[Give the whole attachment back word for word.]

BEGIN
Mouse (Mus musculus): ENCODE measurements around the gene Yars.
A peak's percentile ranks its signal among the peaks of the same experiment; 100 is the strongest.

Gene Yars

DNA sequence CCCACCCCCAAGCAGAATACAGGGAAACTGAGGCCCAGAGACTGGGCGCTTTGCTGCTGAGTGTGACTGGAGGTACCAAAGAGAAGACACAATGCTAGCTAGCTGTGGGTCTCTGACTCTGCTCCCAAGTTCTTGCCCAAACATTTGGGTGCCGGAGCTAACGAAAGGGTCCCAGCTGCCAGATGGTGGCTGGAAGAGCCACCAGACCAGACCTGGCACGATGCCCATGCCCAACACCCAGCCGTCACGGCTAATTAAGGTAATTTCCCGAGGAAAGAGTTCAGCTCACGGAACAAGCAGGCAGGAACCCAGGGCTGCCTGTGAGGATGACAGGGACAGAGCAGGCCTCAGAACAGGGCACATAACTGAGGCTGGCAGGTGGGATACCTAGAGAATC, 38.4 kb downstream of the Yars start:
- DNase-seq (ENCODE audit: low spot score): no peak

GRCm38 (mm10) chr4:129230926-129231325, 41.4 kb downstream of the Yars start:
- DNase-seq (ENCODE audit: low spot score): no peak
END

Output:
Mouse (Mus musculus): ENCODE measurements around the gene Yars.
A peak's percentile ranks its signal among the peaks of the same experiment; 100 is the strongest.

Gene Yars

DNA sequence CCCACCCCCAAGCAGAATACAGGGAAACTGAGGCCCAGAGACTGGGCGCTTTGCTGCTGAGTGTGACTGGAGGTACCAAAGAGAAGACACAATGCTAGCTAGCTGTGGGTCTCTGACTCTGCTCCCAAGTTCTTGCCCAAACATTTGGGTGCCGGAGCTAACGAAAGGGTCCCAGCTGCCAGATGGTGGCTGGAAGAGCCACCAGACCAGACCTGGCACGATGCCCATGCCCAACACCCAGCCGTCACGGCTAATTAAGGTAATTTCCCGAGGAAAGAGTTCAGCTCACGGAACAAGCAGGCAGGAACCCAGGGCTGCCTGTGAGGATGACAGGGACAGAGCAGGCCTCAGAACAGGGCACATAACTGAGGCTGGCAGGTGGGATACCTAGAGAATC, 38.4 kb downstream of the Yars start:
- DNase-seq (ENCODE audit: low spot score): no peak

GRCm38 (mm10) chr4:129230926-129231325, 41.4 kb downstream of the Yars start:
- DNase-seq (ENCODE audit: low spot score): no peak